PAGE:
It’s no secret that I love Civilization V. Frequent readers of Mana Pool have come across my Civilizations & Leaders Guide and will have noticed that I’ve spend more than just a little bit of time with the game. The original game was obviously not without it’s flaws, but it was still pretty damned good. So does Gods & Kings manage to improve on the core game? It certainly improves several aspects of the game and introduces elements with the core game sorely needed. I’d go as far as to say that this expansion is pretty much vital as it rebalanced some other aspects of the game and improves on combat significantly.
The first and by far most obvious change in Gods & Kings is the ability to found your own religion. This is done in an excellent manner, complete with a list of founder, follower and enhancement perks which allow the player to tailor the religion to their play style and strategies. Religion is so well integrated into the game that quite frankly I wouldn’t know how to run some of my larger empires without it any more. Religion has brought a new resource called ‘Faith’ to the game, which together with Culture, Gold, Food, Science and Production does a great job to provide some additional depth to the game. It also brings new units in the form of missionaries, inquisitors and great prophets, which allow you to spread and manipulate the spread of your religion on the map.
Founding a religion is a matter of collecting faith – which when you reach a specific point allows you to found a Pantheon and pick 1 perk. Each time someone does this, the faith requirement for the next pantheon goes up a little. Once this is accomplished, it is a straight race to the required faith level to trigger your first Great Prophet, which allows you to found a proper religion and pick founder and follower perks. Depending on number of players and map size, a specific number of religions can be found, after which no new religions can be started. Religions can be further enhanced with another Great Prophet, but all religions can do this. The main benefit of getting there first is to be able to have a free pick from the remaining perks, as each perk can only be picked once. Generally speaking if you’re planning to go for religious pursuits, you wish to get there fairly early, or you might end up with far less desirable perks. This is especially true in multiplayer.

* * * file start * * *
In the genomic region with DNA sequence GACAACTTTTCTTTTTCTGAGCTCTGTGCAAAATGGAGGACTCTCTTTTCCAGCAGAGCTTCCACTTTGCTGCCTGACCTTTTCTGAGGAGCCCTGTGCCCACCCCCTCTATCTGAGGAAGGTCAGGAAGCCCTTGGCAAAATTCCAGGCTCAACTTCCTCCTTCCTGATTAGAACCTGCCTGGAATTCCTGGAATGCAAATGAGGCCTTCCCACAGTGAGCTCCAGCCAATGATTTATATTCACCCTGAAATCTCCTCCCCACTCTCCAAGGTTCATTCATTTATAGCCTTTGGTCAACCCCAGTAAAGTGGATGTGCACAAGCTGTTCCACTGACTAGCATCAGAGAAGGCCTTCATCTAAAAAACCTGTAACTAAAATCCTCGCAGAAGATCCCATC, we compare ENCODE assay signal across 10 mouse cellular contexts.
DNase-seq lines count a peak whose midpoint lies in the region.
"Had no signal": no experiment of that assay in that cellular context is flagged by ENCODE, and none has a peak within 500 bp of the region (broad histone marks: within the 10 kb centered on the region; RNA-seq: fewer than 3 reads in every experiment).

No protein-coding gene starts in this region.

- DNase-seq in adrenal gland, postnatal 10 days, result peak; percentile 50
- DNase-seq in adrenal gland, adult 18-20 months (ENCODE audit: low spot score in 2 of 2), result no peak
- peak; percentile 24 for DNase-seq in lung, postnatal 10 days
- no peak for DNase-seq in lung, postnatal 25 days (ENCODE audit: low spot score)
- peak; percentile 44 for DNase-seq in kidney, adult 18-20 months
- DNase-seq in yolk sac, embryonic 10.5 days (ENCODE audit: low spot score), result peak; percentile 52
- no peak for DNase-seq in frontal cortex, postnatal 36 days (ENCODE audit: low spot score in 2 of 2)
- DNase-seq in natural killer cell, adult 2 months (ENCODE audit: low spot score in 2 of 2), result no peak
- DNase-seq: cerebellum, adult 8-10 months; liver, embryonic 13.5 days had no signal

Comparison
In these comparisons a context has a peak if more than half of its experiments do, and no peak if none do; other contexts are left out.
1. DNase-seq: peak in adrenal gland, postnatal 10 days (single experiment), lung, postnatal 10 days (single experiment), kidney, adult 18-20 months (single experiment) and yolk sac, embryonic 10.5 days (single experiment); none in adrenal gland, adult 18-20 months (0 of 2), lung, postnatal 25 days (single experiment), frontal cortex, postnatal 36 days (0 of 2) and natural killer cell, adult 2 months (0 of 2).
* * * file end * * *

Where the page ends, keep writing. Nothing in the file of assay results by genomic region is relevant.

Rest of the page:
Gods & Kings also introduces a number of changes which are meant to balance aspects of the game that players and developers found lacking, or requiring tweaking. A number of new technologies have been inserted, primarily around the time when the world war 1 units are introduced. There are 27 new units to match this, such as the machine gunner and triplanes. This means that there are now three different types of fighters and bombers and the pacing is much better in the later eras.
Diplomacy also gained a number of balance changes and generally speaking works a lot better. Especially dealing with city states, which is much improved with a number of new quests and a much better general involvement. In addition, a number of new city states have been added as we obviously also have religious ones now. Once you hit the Renaissance you gain access to spies, which change the dynamic of the diplomatic gain dramatically. Spies enable you to gain vision on specific cities, steal technologies or outright sabotage relations with city-states. You can also discover that someone is plotting against someone else, and then choose to share this information with the target for diplomatic favors. All in all it has made the game a lot more dynamic, whilst at the same time ensuring that people who are falling behind are still able to make somewhat of an impact.